The Other Las Vegas Part 1: A Humble Apology, the Fremont Street Experience, Cabaret Jazz, and Vegas! The Show

Oh Las Vegas, I’m sorry for all the terrible things I’ve said about you over the past 30 years. I was wrong. Well maybe I was right for a while, but somewhere along the line, you grew up. Yeesh, if I’m being honest, I think I finally grew up enough to appreciate you again.

My family moved to Las Vegas when I was in the 2nd grade and though I told everyone in college that we lived in a hotel, my mom was a showgirl, and my dad was a dealer (ha!), the truth was more humdrum. We lived in a townhouse about five miles due east of the Strip, Mom was a high school English teacher, and Dad was an Air Force officer stationed at Nellis Air Force Base.

I had a stellar childhood but by the time I graduated from high school in 1987, I was done with Vegas. Done with the searing heat, done with “desert landscaping”, and done with brown, brown, brown. I never had an interest in gambling and detested the grungy smoke-clogged casinos. Sure, I have fond memories of innocent fun on the Strip (scavenger hunts, Excalibur, Circus Circus) but when my one deep abiding love was ripped away…grrr. Bally’s bought MGM and they shuttered the old MGM Grand movie theater and arcade. Plush loveseats, classic movies, ice cream cones, air hockey - why’d it have to go?? Apparently I’m a champ at holding a grudge since my blood is simmering even now. Deep breath, moving on.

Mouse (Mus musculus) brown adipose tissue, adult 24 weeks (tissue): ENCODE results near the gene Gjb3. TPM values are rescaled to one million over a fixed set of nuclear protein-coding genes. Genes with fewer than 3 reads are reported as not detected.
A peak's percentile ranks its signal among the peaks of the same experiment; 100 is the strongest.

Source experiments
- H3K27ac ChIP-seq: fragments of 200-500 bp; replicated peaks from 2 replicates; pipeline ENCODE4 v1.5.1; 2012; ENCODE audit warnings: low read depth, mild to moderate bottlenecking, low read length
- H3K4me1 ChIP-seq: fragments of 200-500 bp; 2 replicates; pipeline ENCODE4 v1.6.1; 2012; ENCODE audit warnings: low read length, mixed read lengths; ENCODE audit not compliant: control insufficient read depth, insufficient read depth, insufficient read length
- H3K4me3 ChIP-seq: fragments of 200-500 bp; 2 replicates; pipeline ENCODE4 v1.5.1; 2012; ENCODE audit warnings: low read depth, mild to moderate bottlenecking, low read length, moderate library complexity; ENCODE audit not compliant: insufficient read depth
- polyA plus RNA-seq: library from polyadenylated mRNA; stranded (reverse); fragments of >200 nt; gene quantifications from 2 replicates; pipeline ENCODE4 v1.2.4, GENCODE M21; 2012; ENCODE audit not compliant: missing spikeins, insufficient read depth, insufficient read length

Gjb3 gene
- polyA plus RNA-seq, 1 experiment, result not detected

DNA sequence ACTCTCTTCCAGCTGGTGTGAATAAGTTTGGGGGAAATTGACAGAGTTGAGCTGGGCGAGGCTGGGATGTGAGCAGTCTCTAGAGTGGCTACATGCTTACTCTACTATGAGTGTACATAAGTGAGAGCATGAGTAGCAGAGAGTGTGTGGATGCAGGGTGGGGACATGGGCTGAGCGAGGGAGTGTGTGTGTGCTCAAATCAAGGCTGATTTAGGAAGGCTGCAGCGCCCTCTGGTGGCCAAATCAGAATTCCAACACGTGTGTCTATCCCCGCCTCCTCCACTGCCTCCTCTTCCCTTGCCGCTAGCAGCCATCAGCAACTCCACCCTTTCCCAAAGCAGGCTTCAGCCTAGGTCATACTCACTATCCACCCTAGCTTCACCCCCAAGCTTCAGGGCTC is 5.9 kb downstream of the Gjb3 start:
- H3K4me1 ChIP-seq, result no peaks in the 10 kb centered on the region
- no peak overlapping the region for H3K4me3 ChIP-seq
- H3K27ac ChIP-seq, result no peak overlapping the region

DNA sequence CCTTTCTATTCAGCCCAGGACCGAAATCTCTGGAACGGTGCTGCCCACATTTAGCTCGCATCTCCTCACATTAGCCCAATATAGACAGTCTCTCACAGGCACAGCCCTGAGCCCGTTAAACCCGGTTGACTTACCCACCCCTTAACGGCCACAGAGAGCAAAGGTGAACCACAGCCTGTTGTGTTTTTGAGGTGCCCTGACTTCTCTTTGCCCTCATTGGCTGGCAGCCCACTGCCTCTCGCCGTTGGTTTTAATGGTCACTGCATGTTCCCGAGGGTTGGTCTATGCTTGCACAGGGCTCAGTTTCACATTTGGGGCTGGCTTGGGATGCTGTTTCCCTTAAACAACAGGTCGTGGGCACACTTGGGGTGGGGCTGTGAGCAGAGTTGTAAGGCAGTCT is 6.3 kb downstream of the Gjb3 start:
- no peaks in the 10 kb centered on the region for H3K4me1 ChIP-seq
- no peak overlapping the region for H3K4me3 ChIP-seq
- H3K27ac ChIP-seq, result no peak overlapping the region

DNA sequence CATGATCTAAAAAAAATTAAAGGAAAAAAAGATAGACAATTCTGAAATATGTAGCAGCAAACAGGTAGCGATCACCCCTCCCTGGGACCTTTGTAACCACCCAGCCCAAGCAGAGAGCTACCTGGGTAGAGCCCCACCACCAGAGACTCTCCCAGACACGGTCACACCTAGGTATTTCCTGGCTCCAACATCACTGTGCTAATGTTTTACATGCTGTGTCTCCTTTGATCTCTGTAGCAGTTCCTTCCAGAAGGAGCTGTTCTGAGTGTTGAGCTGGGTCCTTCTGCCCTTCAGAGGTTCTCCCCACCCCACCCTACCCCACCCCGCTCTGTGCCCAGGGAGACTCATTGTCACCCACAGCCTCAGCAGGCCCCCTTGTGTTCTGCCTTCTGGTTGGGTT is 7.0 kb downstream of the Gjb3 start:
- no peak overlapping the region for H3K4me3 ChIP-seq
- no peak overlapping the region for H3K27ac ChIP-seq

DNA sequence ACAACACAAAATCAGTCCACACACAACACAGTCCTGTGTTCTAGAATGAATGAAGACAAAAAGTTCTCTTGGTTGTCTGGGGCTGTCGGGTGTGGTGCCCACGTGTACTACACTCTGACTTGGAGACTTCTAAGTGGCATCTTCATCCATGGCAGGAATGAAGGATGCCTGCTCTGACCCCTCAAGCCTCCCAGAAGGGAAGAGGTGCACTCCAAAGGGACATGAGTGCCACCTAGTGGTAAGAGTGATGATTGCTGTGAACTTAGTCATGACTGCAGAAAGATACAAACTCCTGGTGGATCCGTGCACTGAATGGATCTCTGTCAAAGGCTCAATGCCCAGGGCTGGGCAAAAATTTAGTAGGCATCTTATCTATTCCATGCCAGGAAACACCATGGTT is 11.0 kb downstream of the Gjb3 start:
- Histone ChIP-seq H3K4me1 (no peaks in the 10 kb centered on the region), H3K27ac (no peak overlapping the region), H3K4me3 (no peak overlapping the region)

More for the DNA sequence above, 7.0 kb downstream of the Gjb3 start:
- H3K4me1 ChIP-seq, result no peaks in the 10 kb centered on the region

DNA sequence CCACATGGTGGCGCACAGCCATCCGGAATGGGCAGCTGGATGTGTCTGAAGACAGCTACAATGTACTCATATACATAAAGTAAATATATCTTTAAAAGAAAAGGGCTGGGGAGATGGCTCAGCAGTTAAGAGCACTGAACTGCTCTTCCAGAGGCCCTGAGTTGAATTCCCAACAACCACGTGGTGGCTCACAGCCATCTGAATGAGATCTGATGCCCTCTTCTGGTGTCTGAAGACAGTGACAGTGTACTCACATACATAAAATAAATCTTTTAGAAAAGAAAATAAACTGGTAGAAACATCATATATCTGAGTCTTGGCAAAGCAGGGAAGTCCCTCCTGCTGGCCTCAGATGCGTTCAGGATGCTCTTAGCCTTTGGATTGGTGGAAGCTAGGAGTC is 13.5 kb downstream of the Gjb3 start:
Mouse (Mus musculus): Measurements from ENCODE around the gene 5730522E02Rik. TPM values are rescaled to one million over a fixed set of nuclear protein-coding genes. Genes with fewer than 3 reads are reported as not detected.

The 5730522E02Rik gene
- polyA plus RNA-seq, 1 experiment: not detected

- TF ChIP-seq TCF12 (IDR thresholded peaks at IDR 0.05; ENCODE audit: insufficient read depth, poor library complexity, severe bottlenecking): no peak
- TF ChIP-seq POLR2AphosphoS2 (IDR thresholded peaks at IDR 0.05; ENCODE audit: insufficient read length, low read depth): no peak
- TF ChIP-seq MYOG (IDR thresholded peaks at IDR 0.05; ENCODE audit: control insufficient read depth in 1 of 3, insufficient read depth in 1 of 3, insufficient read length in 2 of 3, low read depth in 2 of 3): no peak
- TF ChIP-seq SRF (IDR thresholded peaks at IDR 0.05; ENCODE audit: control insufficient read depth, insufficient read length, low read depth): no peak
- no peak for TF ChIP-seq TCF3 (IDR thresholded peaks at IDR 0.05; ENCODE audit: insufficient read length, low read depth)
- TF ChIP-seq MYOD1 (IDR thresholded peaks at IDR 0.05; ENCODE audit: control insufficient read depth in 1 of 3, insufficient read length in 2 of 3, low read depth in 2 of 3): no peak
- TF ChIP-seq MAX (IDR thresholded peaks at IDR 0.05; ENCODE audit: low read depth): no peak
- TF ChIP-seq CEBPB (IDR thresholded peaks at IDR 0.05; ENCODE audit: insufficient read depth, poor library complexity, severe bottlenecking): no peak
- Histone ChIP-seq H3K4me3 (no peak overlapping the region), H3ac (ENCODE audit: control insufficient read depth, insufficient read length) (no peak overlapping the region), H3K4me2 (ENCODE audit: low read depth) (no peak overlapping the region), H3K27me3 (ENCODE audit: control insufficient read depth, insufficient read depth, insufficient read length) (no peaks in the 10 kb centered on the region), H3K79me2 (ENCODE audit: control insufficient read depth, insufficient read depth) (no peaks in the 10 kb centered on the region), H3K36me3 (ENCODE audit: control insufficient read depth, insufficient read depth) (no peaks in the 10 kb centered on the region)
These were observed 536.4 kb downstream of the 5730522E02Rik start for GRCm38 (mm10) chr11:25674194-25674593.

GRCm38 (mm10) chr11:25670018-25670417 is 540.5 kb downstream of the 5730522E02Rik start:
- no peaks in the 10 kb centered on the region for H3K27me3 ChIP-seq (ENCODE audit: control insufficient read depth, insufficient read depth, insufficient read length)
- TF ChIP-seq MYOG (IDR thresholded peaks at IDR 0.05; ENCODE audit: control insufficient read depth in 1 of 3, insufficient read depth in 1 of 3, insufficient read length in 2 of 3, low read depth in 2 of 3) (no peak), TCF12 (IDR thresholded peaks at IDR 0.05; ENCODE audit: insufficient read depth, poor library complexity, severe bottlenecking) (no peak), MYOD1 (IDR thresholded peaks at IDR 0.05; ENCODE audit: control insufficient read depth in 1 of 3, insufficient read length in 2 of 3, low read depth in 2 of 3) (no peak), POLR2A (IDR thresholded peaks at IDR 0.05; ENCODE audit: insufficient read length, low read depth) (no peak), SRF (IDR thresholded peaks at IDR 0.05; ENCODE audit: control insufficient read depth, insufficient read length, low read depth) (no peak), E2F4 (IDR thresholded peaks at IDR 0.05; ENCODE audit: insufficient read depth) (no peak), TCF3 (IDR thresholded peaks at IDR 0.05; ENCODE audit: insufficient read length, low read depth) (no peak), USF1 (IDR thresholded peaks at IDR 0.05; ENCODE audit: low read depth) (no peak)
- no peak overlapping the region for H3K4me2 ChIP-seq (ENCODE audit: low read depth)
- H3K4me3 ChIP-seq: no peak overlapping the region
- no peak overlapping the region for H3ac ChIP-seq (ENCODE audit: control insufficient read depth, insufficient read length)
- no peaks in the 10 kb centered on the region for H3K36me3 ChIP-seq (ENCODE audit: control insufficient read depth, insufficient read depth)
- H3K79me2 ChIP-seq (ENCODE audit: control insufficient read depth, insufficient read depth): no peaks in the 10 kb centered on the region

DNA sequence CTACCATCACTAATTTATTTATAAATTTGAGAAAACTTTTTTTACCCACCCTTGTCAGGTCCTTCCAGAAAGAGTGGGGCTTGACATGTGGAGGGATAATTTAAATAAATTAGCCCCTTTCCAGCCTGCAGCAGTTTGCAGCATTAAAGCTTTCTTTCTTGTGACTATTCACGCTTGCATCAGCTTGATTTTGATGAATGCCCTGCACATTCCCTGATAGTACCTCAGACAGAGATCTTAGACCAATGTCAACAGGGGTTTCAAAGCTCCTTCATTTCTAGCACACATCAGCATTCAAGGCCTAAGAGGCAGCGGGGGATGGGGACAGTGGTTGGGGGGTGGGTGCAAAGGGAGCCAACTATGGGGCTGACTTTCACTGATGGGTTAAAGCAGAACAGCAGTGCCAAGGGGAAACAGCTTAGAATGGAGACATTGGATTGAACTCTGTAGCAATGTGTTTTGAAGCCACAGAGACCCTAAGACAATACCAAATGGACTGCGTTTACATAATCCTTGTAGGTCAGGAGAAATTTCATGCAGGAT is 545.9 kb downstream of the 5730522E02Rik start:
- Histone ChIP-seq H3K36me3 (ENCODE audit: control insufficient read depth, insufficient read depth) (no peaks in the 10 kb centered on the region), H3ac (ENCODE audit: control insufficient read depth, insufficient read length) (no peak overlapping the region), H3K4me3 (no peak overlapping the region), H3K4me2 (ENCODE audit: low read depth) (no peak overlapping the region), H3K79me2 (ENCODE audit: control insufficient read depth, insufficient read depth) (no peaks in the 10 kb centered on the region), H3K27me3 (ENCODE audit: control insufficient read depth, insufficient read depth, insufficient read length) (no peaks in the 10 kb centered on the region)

A view of the Las Vegas Strip from our hotel room

Chris and I just spent a week in Las Vegas and I’ve seen the light. Casinos and restaurants are still smoky (c’mon Vegas, get with the program) but the hotels are a marvel and the city has a uniquely fascinating history with much to offer beyond slots and blackjack. We had a taste of the Strip, saw a couple shows, visited two museums, toured Hoover Dam, and hiked four different natural areas. I’m prone to writing monster posts, so I’ll break our Vegas trip into four articles with museums, the dam, and hiking yet to come. Huge thanks to Mom and David; their suggested plans were spot-on and highlighted the other Las Vegas.

Lisa! One of my closest friends growing up :)

In addition to catching up with family and friends (always fantastic!) we engaged in a few classic Vegas-y activities which I thoroughly enjoyed, thus proving you can take the girl out of Vegas, but you can’t take Vegas out of the girl.

The Strip

When did Las Vegas turn into Times Square?! The Strip always glittered, but massive screens and miles of neon have upped the ante, vying for attention with outlandish architectural wonders. We braved the near gridlock traffic since Mom insisted that driving the Strip is a cut above walking it. She was right!

The Fremont Street Experience

As eye-popping as the Strip is, I breathed a sigh when we crossed Sahara Avenue and the world grew muted, less glitzy, and a bit tired (much like me lol). This Vegas felt more familiar. We parked and caught the 6pm light show at The Fremont Street Experience.

The patriotic light show during the Fremont Street Experience

These free shows generally run on the hour from dark (6 or 8pm) to midnight and each has a different theme; ours was patriotic, with music and lights enhanced by excited whoops and hollers from zip-liners high above.

The Plaza, a classic Vegas hotel